West Africans are faced with a very hard decision if a loved one gets sick: take them to a center where more than 60 of 100 patients die or try to care for them at home. Many are choosing home care, which means sick people are staying with their families in their houses where they will most likely die and pass the virus to others.
We must explore the possibility of alternative treatment options to help these caregivers. Are there ways to educate them and provide essential materials to improve their chances of remaining uninfected-and perhaps increase the odds of survival for their sick loved one? Samaritan’s Purse is trying to answer this critical question and think outside the box in developing interventions to assist family caregivers.
I share these lessons because I am frustrated about the continued lack of respect for this disease among those who have the best resources to fight it. The problem only seems to garner serious attention when Ebola victims are citizens of a developed nation, like Kent and Nancy.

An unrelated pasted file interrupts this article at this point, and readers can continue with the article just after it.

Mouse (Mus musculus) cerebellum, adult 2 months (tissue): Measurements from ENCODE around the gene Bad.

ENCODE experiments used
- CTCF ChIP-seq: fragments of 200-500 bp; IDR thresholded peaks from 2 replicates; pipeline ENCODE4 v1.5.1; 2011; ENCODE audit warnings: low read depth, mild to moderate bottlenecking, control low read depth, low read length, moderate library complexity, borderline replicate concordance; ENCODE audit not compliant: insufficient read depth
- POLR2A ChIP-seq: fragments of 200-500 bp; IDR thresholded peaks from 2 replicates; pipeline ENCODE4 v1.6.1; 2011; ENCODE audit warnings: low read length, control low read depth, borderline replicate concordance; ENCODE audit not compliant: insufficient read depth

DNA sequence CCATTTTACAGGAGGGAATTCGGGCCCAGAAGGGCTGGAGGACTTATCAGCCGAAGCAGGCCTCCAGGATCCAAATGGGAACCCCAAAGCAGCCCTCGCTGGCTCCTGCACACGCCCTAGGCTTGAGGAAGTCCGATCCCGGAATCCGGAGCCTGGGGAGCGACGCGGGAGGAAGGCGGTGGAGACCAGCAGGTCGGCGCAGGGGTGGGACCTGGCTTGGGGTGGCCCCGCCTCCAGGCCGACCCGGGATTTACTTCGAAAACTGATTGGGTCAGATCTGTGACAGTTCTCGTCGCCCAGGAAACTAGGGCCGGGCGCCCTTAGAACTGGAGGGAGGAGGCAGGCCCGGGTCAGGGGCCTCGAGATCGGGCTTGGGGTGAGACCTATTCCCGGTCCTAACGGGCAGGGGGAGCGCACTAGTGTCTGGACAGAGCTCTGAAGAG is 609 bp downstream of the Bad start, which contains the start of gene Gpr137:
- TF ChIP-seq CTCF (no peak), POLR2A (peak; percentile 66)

Those of us who are still witnessing Ebola’s destructive path through West Africa are committed to continuing the fight. We are taking the lessons we have already learned and applying them to new strategies in areas such as ground logistics, the deployment of skilled personnel, the provision of fuel oil, payment of salaries, and the education and engagement of local populations. I admit there are times when the battle feels overwhelming. I pray the international community will immediately and exponentially increase its efforts. There are still lives that can be saved.